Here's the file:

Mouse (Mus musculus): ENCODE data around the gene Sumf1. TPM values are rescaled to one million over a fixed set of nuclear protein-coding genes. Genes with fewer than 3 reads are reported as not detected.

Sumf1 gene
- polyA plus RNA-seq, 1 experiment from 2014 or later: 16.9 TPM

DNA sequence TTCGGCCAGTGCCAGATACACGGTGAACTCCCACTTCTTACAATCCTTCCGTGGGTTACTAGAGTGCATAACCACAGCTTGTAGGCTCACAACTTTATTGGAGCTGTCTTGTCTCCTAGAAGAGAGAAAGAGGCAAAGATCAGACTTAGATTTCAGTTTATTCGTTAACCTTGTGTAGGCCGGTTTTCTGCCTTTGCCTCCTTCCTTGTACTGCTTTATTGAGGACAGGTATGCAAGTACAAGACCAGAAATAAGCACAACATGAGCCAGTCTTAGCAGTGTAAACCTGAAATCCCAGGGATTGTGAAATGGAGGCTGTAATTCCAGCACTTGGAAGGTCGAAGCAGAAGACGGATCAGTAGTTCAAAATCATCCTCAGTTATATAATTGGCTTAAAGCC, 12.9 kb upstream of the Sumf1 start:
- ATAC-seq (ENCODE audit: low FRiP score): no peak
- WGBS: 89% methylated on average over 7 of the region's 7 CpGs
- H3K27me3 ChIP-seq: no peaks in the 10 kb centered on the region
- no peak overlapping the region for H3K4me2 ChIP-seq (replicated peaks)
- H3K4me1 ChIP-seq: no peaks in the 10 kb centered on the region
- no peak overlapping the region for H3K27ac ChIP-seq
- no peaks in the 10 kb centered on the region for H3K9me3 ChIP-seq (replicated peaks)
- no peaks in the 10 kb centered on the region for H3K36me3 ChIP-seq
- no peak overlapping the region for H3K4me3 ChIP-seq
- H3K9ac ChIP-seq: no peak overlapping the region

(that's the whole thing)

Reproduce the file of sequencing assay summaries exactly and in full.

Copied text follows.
Mouse (Mus musculus): ENCODE data around the gene Sumf1. TPM values are rescaled to one million over a fixed set of nuclear protein-coding genes. Genes with fewer than 3 reads are reported as not detected.

Sumf1 gene
- polyA plus RNA-seq, 1 experiment from 2014 or later: 16.9 TPM

DNA sequence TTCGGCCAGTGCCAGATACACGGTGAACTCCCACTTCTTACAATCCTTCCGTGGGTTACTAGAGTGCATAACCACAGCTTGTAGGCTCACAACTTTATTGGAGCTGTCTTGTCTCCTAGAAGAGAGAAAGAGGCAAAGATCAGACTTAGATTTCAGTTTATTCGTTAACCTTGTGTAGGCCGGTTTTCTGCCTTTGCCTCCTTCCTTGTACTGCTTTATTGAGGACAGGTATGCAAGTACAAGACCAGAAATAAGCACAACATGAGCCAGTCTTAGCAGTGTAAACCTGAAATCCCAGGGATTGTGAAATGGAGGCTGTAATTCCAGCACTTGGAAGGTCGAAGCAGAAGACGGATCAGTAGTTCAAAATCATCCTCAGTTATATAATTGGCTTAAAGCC, 12.9 kb upstream of the Sumf1 start:
- ATAC-seq (ENCODE audit: low FRiP score): no peak
- WGBS: 89% methylated on average over 7 of the region's 7 CpGs
- H3K27me3 ChIP-seq: no peaks in the 10 kb centered on the region
- no peak overlapping the region for H3K4me2 ChIP-seq (replicated peaks)
- H3K4me1 ChIP-seq: no peaks in the 10 kb centered on the region
- no peak overlapping the region for H3K27ac ChIP-seq
- no peaks in the 10 kb centered on the region for H3K9me3 ChIP-seq (replicated peaks)
- no peaks in the 10 kb centered on the region for H3K36me3 ChIP-seq
- no peak overlapping the region for H3K4me3 ChIP-seq
- H3K9ac ChIP-seq: no peak overlapping the region